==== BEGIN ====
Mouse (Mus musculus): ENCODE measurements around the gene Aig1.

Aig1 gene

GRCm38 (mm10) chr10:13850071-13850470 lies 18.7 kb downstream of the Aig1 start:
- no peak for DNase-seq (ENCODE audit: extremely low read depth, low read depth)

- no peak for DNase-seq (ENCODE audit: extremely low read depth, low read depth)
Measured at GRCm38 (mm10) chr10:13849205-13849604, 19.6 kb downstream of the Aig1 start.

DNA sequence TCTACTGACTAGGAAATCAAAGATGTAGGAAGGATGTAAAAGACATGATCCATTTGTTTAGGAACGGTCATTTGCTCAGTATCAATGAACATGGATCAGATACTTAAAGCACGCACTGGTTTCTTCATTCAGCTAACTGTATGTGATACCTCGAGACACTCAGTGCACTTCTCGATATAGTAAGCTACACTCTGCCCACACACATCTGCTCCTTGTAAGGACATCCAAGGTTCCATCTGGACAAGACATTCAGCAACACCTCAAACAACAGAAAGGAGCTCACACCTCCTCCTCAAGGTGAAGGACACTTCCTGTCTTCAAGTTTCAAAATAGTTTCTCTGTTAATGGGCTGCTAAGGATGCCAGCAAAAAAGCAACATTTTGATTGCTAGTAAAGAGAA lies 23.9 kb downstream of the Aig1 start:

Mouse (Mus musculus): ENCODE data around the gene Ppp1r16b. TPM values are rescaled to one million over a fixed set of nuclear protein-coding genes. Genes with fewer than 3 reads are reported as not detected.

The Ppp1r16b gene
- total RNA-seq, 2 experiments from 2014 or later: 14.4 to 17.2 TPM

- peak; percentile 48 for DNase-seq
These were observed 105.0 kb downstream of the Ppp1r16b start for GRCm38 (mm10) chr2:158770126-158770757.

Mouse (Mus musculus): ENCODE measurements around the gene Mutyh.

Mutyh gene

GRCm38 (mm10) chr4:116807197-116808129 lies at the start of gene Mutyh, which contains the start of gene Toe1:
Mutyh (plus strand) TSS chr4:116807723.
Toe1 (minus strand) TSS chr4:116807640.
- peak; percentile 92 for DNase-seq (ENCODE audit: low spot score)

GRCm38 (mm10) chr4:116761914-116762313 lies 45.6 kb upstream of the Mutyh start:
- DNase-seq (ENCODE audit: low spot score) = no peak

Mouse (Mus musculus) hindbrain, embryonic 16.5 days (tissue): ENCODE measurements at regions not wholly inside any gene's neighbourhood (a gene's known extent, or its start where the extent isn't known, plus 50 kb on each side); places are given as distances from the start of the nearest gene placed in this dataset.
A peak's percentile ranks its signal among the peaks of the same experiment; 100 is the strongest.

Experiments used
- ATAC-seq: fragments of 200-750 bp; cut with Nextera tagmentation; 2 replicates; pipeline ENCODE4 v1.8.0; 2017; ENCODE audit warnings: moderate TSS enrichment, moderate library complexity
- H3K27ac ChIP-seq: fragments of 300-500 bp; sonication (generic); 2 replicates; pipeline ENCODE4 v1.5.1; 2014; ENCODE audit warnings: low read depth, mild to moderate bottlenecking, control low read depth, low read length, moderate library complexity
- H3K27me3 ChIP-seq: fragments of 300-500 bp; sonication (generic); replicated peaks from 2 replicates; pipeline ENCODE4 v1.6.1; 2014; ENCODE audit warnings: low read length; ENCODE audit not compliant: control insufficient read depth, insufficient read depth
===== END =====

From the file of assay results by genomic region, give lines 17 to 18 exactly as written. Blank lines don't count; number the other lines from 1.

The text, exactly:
Toe1 (minus strand) TSS chr4:116807640.
- peak; percentile 92 for DNase-seq (ENCODE audit: low spot score)